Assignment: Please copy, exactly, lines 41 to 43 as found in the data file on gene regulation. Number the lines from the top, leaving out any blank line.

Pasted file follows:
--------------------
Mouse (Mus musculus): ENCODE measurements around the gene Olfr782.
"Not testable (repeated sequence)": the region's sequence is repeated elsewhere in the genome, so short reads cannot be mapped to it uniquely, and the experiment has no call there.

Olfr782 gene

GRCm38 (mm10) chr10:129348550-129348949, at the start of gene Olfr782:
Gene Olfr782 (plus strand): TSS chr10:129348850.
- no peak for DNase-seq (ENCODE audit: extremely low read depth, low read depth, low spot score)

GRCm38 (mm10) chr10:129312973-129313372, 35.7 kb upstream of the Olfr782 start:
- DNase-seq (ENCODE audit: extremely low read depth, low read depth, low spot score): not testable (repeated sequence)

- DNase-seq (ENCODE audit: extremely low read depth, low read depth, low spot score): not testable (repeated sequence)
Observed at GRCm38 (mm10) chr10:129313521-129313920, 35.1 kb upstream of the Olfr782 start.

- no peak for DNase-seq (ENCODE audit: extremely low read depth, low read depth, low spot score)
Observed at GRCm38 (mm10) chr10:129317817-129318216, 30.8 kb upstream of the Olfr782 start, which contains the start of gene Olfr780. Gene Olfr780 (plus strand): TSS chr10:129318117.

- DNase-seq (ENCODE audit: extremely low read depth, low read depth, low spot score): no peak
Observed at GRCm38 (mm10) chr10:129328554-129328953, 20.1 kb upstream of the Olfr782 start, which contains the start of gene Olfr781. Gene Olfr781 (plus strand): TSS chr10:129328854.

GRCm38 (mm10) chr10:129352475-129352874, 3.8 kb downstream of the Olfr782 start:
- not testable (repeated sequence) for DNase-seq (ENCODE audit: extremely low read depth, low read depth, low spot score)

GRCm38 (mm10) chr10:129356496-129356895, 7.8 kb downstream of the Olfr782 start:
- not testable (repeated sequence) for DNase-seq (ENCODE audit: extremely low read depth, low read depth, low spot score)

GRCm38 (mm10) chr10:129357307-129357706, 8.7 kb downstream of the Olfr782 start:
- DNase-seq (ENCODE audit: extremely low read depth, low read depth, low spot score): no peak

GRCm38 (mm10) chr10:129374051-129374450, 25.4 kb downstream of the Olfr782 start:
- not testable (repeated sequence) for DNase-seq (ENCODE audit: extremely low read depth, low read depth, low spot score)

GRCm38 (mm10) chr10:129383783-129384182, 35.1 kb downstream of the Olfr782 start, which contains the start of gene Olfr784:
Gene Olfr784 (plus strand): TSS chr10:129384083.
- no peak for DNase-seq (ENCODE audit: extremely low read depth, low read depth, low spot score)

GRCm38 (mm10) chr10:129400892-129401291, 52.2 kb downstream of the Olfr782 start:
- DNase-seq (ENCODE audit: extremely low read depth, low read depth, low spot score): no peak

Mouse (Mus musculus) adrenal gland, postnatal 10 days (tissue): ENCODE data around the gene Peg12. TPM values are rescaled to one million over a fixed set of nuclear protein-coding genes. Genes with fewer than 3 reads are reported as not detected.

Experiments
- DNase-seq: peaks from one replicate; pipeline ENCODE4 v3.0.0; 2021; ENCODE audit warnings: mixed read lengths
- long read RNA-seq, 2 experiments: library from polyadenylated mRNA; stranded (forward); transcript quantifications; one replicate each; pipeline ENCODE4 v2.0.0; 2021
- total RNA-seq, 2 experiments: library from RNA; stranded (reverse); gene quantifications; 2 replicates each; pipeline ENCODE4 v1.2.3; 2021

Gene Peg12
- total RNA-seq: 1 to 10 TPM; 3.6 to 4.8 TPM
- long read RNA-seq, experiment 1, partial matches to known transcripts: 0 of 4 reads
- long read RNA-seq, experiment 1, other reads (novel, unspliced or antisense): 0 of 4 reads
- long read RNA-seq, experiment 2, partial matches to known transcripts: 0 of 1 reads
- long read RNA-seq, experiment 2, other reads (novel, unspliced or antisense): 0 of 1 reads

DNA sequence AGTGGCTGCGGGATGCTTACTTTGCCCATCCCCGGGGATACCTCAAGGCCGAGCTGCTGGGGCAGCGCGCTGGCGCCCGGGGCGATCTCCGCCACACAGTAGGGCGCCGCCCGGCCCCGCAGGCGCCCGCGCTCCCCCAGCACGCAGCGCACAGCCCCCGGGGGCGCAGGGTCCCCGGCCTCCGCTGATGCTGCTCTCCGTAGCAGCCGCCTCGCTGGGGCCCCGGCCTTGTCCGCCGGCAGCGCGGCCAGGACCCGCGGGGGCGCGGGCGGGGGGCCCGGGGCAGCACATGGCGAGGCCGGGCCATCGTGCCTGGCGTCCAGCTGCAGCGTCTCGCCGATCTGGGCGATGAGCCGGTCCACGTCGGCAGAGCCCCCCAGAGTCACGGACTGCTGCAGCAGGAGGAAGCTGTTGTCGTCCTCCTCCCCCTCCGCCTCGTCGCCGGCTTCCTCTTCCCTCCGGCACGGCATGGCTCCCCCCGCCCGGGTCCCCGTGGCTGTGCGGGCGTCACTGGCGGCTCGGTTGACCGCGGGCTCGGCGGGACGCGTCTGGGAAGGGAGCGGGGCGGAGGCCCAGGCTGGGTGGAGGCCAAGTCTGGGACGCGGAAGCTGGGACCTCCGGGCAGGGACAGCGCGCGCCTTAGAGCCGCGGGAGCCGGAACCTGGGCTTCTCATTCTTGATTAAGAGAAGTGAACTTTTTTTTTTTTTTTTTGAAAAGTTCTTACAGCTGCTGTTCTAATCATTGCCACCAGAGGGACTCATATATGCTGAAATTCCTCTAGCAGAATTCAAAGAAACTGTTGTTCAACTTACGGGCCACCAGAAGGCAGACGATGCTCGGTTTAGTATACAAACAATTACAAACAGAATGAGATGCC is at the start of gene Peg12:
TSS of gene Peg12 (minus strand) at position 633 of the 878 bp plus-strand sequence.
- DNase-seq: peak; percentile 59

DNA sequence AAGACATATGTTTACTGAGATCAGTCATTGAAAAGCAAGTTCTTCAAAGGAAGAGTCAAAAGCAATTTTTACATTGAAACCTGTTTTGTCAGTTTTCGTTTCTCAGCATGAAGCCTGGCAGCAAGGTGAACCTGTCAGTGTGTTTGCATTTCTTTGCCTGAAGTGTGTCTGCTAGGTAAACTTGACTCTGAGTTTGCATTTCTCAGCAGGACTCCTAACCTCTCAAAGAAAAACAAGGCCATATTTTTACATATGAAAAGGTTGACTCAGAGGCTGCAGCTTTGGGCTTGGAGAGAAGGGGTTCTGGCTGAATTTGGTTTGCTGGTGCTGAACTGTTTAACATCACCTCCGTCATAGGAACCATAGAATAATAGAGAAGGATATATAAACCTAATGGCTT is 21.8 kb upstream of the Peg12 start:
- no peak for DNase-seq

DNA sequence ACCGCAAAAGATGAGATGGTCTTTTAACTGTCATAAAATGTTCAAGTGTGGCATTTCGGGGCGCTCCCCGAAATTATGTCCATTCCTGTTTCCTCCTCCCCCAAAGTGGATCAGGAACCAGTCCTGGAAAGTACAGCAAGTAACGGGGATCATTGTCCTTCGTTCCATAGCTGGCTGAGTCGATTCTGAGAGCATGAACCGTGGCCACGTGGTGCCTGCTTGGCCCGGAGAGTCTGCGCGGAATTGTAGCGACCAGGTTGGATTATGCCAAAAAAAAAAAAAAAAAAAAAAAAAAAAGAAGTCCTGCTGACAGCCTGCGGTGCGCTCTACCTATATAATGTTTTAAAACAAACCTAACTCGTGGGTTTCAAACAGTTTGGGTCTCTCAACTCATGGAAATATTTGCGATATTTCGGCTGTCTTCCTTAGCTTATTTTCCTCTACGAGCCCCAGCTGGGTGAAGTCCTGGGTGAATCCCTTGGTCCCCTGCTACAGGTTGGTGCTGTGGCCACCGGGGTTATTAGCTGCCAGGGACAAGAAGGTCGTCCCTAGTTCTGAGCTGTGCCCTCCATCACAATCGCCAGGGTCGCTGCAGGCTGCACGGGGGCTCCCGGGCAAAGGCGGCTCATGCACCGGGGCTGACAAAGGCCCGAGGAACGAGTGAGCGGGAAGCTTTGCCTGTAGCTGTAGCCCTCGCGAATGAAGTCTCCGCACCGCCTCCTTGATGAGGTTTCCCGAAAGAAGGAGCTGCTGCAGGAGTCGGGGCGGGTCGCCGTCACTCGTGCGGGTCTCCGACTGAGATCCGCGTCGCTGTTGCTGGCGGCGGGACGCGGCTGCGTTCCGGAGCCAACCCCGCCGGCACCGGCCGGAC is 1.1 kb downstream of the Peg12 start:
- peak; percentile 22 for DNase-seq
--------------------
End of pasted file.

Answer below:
- DNase-seq: peak; percentile 59

DNA sequence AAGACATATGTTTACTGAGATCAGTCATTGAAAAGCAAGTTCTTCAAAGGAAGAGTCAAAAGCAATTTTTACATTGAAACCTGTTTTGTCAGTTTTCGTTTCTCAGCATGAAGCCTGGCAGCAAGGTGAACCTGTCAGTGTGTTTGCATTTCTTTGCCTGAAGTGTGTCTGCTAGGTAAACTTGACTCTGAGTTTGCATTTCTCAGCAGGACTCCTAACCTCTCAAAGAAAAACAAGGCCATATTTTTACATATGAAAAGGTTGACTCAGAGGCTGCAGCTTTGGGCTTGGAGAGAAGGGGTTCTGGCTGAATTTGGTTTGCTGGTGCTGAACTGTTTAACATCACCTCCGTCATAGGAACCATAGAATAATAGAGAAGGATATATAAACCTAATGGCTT is 21.8 kb upstream of the Peg12 start:
- no peak for DNase-seq